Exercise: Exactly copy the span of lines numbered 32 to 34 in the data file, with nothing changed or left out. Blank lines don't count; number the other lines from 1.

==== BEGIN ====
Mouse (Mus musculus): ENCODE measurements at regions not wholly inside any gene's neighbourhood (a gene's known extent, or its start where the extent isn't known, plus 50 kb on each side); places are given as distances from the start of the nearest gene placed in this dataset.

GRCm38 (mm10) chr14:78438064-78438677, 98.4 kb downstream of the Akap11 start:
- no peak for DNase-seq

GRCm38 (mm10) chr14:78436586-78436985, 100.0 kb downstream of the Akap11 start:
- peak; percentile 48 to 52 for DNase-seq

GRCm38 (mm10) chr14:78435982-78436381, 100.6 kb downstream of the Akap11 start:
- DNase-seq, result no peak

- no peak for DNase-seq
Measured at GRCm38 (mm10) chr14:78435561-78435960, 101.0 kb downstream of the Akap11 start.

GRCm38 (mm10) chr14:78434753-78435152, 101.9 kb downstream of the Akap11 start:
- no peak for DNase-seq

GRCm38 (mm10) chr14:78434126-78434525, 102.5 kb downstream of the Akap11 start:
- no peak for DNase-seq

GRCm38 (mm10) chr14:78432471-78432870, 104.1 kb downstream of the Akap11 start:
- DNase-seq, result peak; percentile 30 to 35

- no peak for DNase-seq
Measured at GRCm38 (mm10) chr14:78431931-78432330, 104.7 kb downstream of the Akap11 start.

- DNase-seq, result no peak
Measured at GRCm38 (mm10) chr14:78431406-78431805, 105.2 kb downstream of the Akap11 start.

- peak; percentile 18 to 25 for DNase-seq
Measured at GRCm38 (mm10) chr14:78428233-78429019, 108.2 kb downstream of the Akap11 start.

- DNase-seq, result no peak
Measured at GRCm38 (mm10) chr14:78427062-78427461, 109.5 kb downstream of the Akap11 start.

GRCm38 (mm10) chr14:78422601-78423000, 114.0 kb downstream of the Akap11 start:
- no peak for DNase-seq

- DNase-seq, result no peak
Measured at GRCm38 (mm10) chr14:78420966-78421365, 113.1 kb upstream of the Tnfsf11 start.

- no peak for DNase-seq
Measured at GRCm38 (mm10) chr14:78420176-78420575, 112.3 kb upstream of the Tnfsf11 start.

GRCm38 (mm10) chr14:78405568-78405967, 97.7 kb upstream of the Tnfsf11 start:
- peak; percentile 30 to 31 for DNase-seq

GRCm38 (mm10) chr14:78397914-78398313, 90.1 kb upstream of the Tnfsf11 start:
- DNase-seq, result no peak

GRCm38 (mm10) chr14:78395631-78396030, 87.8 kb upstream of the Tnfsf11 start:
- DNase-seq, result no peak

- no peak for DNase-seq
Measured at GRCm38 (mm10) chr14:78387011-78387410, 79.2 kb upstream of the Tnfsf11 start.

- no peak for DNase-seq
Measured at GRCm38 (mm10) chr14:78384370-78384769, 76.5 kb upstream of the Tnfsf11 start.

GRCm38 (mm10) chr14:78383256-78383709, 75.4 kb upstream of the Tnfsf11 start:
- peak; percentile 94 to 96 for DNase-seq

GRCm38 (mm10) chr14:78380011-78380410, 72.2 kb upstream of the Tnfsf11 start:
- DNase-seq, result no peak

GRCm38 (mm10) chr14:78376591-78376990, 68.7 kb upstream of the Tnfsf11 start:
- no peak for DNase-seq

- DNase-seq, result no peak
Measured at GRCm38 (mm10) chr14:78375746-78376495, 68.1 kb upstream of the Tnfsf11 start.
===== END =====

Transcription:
GRCm38 (mm10) chr14:78397914-78398313, 90.1 kb upstream of the Tnfsf11 start:
- DNase-seq, result no peak

GRCm38 (mm10) chr14:78395631-78396030, 87.8 kb upstream of the Tnfsf11 start: